Hands sift through compost ready for use


Composting with worms – also known as "vermicomposting" – is the process of using worms to produce rich compost from kitchen wastes. One pound of worms can turn 65 pounds of garbage into garden compost in 100 days. It is the way to go if you live in an apartment or if you generate mostly food scraps.

Red wiggler worms

Food scraps from plants will best suit your worms for composting. This includes vegetable and fruit trimmings, coffee grounds, pasta, bread, cereal, tea bags, and various paper products. Plate scrapings are also acceptable. Animal products such as meat, eggs cheese, etc. are best kept to a minimum to prevent odors.

If you want to set up your own vermicomposting system, simply follow the steps below. Click any step below to learn more (show all steps).

Step 1: Make a Worm Bin

Materials Needed

Worm bin

  • 1 18-gallon plastic or styrofoam container with lid
  • window screen (can be old)
  • duct tape
  • sections of newspaper, shredded paper, or paperboard (cereal boxes)
  • water
  • a couple of handfuls of sand or soil
  • electric drill with 1-inch spade bit
  • 1/2–1 pound of worms*

*Just any worms won't do! Locate red wigglers or African nightcrawlers. These worms are excellent composters and thrive in a worm bin environment. Red wigglers reproduce more quickly and are smaller than African nightcrawlers; both are good fish bait. Local worm farms or bait stores can usually provide these types of worms.

Worm Bin Construction
  1. Drill four holes (two per side) about four inches from the top of the bin.
  2. Cut small pieces of screen large enough to cover the holes and tape them to the inside of the bin using duct tape.
  3. Make a bedding by shredding paper lengthwise into 1-inch strips to fill the bin 1/3 full.
  4. Spread sand or soil over the bedding.
  5. Pour the water over the newspaper strips; stirring the bedding as you moisten it.
  6. Dump worms out of containers onto surface of bedding. After two hours, remove any (dead) worms that have not wiggled down into bedding.

Step 2: Vermicompost! Care for Your Worms


One pound of worms can process half a pound of kitchen scraps each day. Feed them daily, weekly or as desired. Cutting the scraps into small pieces allows the worms to consume them faster. Bury the scraps under the bedding; rotate where you bury them. You may add more bedding every once in a while.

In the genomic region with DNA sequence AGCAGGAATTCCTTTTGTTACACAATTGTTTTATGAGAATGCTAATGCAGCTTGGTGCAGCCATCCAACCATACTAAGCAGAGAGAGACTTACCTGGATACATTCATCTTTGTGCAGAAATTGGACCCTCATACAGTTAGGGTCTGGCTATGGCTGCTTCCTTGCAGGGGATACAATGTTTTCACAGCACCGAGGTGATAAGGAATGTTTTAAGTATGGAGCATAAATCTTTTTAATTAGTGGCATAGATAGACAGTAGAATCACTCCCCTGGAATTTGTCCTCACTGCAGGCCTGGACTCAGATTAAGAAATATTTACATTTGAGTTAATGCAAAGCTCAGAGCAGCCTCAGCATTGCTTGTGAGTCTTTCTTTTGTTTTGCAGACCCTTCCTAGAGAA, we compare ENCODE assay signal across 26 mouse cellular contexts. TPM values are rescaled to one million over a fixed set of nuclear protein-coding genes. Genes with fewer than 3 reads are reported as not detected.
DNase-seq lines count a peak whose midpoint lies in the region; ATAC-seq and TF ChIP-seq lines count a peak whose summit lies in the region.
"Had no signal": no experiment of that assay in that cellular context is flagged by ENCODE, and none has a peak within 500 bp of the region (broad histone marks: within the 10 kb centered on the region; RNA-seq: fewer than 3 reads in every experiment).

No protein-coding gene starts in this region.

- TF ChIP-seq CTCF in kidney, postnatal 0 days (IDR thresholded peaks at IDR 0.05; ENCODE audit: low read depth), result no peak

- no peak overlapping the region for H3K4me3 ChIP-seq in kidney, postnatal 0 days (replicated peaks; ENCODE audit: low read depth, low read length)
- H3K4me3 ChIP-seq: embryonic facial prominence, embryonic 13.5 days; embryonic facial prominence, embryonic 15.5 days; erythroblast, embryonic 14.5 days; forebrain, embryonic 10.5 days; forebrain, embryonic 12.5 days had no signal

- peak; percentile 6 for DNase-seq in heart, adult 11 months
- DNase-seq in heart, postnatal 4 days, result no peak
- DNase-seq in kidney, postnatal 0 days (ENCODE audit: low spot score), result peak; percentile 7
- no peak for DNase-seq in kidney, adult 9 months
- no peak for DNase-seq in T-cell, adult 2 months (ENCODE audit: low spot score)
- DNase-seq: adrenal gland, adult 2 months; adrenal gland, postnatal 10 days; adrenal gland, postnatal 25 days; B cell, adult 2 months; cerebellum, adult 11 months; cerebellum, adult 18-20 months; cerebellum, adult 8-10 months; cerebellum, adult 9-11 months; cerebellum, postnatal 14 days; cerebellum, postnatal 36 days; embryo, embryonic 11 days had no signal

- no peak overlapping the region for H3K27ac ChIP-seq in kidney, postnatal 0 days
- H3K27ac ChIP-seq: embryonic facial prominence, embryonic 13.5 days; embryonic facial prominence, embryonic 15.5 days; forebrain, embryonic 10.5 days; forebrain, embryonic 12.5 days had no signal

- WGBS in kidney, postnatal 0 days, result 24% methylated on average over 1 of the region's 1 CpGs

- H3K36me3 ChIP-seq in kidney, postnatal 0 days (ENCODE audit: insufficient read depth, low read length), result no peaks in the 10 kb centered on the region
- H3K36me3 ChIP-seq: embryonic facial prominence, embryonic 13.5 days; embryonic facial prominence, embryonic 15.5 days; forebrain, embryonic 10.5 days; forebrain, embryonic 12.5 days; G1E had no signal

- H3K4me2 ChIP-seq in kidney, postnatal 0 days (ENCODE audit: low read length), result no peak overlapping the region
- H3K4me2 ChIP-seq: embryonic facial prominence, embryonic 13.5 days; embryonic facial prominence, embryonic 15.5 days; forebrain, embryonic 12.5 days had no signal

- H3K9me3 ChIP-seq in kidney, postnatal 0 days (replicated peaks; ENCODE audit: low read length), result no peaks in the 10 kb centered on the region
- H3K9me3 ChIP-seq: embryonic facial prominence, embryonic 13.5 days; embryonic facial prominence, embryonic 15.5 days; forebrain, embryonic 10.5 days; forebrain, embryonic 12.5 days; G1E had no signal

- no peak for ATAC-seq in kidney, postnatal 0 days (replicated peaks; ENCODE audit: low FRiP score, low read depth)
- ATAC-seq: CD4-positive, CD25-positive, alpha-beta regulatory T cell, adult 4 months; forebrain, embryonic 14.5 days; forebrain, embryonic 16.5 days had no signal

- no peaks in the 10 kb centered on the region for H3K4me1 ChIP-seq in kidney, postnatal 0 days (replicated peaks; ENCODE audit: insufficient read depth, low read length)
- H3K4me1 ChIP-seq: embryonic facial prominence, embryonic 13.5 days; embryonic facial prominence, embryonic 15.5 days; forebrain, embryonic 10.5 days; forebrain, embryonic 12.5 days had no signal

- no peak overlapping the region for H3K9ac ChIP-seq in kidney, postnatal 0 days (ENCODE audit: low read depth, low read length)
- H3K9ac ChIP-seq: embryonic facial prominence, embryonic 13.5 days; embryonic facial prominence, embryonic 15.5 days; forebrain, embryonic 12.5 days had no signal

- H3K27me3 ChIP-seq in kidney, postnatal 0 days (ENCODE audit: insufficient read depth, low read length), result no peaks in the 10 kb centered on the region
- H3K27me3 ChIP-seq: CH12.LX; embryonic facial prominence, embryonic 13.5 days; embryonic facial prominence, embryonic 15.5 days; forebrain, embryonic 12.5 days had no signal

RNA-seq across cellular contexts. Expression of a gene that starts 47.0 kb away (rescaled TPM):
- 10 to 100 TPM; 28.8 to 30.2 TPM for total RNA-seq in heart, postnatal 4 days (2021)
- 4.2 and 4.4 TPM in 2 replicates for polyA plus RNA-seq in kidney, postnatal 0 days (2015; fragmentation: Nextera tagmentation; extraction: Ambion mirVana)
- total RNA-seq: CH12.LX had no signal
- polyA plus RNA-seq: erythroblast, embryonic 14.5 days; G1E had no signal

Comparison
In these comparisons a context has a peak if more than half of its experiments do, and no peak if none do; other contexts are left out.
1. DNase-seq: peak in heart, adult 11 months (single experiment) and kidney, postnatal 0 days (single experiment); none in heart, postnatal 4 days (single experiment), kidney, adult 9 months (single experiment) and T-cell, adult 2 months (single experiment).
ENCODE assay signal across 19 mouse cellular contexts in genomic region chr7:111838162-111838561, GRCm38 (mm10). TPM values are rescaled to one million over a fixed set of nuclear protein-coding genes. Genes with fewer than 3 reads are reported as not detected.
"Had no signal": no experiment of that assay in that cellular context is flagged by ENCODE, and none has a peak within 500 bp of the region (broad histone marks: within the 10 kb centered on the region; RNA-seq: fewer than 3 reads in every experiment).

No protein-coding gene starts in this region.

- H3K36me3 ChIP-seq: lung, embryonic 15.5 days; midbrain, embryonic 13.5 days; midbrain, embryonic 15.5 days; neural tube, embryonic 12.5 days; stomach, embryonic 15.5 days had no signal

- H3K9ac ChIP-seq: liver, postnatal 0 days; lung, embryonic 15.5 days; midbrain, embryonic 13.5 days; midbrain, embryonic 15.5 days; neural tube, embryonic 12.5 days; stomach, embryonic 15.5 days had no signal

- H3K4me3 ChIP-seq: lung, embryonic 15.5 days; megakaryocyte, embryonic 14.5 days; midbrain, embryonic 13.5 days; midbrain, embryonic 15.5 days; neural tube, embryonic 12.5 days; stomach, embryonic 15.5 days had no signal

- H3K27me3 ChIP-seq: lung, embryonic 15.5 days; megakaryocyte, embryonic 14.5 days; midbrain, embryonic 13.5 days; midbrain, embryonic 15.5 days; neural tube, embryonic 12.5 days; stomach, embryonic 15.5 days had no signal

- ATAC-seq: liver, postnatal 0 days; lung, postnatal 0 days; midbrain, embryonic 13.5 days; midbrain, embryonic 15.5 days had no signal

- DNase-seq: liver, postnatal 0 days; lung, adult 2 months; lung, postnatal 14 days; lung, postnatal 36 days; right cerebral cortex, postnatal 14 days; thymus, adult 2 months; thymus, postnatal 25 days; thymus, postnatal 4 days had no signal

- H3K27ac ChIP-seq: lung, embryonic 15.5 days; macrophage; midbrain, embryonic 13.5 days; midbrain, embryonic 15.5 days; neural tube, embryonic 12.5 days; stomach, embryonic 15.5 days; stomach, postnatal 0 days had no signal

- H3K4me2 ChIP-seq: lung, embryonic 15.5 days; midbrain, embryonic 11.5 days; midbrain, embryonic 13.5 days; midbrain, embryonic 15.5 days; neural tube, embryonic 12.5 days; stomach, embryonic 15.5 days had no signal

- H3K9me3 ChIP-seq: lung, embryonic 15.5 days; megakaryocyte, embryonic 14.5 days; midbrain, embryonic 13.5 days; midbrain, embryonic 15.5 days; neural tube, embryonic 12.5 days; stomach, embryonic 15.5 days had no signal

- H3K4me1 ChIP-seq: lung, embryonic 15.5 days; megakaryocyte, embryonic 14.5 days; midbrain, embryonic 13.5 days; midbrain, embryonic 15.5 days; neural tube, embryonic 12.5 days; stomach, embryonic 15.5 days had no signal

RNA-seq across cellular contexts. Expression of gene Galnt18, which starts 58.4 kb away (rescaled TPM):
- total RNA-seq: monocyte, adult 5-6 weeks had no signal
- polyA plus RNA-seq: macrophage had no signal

The ideal temperature for worms is between 60-80 degrees F. So, place the bin in a shady area, not in direct sun.


Check the moisture when adding kitchen scraps. If it is too wet, add more bedding; if too dry, add water. Worms like more moisture than you might think. Experiment with the moisture levels to find your best results.


Keep the lid on your bin. Worms do not like light, and the closed bin will not attract flies.

Step 3: Harvesting Compost and/or Worms

Worm compost

After two or three months, the worms will have converted the bedding and food scraps into a rich, dark compost. there are two ways to harvest it:

  1. Gently push the compost to one end of the bin and fill the empty side with moistened, shredded newspaper. Place kitchen scraps into bedding. The worms will eventually leave the compost and migrate towards the food. The compost can then be removed.
  2. To harvest the worms and compost at the same time, dump the contents of the bin onto a piece of plastic. Allow the worms time to retreat to the middle of the pile away from the light, then scrape off the outer layer of compost. Repeat this procedure until all the compost is harvested and mostly worms are left.

Share some of your worms with others, go fishing and/or return them to the bin filled with fresh, moistened bedding. Add one cup of soil or sand and some food. Begin again!